Nanocomposites: Turbocharger for lithium batteries

Nanocomposites: Turbocharger for lithium batteries

Technology News |
By Christoph Hammerschmidt

The storage capacity and power density of lithium-ion batteries are far superior to those of other rechargeable battery systems. But still, smartphone batteries last only one day, electric cars need hours to recharge. Scientists are therefore working on ways to further improve the energy densities and charging rates of the all-round batteries. “An important factor is the anode material,” explains Dina Fattakhova-Rohlfing from the Institute for Energy and Climate Research (IEK-1) at the Jülich Research Centre.

Anodes based on tin dioxide can in principle achieve much higher specific capacities – i.e. store more energy – than carbon anodes currently used. “They have the ability to absorb more lithium ions”, explains Fattakhova-Rohlfing. “However, pure tin oxide shows very poor cycle stability – the storage capacity of the batteries decreases continuously and they can only be recharged a few times. With each charging and discharging cycle, the volume of the anode changes, causing it to crumble.”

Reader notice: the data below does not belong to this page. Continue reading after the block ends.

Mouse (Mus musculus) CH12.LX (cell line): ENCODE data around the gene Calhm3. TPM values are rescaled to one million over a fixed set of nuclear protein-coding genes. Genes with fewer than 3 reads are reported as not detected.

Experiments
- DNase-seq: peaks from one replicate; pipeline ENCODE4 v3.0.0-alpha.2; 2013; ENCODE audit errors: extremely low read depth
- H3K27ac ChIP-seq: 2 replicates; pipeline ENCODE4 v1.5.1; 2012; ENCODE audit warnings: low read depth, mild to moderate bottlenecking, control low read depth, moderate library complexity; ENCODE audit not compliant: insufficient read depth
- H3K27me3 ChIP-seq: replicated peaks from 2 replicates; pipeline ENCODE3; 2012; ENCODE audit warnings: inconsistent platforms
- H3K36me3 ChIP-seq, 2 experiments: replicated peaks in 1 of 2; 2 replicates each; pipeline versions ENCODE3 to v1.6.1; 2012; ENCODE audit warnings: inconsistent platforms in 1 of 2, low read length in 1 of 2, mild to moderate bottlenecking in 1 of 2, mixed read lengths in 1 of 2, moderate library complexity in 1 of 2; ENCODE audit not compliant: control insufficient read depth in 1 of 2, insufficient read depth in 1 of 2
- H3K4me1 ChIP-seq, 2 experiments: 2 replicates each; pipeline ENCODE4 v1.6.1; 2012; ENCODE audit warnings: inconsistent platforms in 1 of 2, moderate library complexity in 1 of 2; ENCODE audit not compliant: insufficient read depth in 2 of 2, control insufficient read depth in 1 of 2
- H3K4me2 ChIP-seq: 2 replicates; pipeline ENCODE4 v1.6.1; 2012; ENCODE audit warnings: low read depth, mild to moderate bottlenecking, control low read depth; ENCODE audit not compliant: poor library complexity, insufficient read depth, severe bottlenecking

One way to tackle this problem is with so-called hybrid materials or nanocomposites – composites containing nanoparticles. The scientists have succeeded in developing a material made of tin oxide nanoparticles enriched with antimony on a base layer of graphene. The graphene base serves for structural stability and simultaneously contributes to the conductivity of the material. The tin oxide particles have a size of less than three nanometers and are “grown” directly onto the graphene. The small size of the particles and their good contact with the graphene layer also improves the tolerance to volume changes – the lithium cell becomes more stable and lasts longer.

The enrichment of nanoparticles with antimony should make the material extremely conductive. This makes the anode much faster, so that it can store more than one and a half times more energy in just one minute than would be possible with conventional graphite anodes – and with the usual charging time of one hour even three times as much.

Up to now, such high energy densities could only be achieved at low charging rates. Faster charging cycles always led to a rapid reduction in capacity. The newly developed antimony-doped anodes, on the other hand, retain 77 percent of their original capacity even after 1000 cycles.

Fattakhova-Rohlfing makes another argument for the new nanocomposite anodes: they can be produced easily and cost-effectively. “And the concepts applied can also be used to design other anode materials for lithium-ion batteries,” explains the scientist. This could clear the way for the production of lithium-ion batteries with a significantly increased energy density and very short charging time.


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